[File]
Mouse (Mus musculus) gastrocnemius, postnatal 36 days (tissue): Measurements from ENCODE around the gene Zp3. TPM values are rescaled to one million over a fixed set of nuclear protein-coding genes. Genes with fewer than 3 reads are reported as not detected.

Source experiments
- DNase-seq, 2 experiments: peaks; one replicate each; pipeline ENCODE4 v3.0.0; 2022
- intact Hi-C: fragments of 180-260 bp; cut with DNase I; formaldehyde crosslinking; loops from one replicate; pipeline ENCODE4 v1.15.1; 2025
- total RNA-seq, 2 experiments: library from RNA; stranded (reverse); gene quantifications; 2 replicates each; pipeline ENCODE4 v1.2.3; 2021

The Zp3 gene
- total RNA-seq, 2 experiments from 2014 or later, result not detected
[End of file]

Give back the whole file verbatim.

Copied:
Mouse (Mus musculus) gastrocnemius, postnatal 36 days (tissue): Measurements from ENCODE around the gene Zp3. TPM values are rescaled to one million over a fixed set of nuclear protein-coding genes. Genes with fewer than 3 reads are reported as not detected.

Source experiments
- DNase-seq, 2 experiments: peaks; one replicate each; pipeline ENCODE4 v3.0.0; 2022
- intact Hi-C: fragments of 180-260 bp; cut with DNase I; formaldehyde crosslinking; loops from one replicate; pipeline ENCODE4 v1.15.1; 2025
- total RNA-seq, 2 experiments: library from RNA; stranded (reverse); gene quantifications; 2 replicates each; pipeline ENCODE4 v1.2.3; 2021

The Zp3 gene
- total RNA-seq, 2 experiments from 2014 or later, result not detected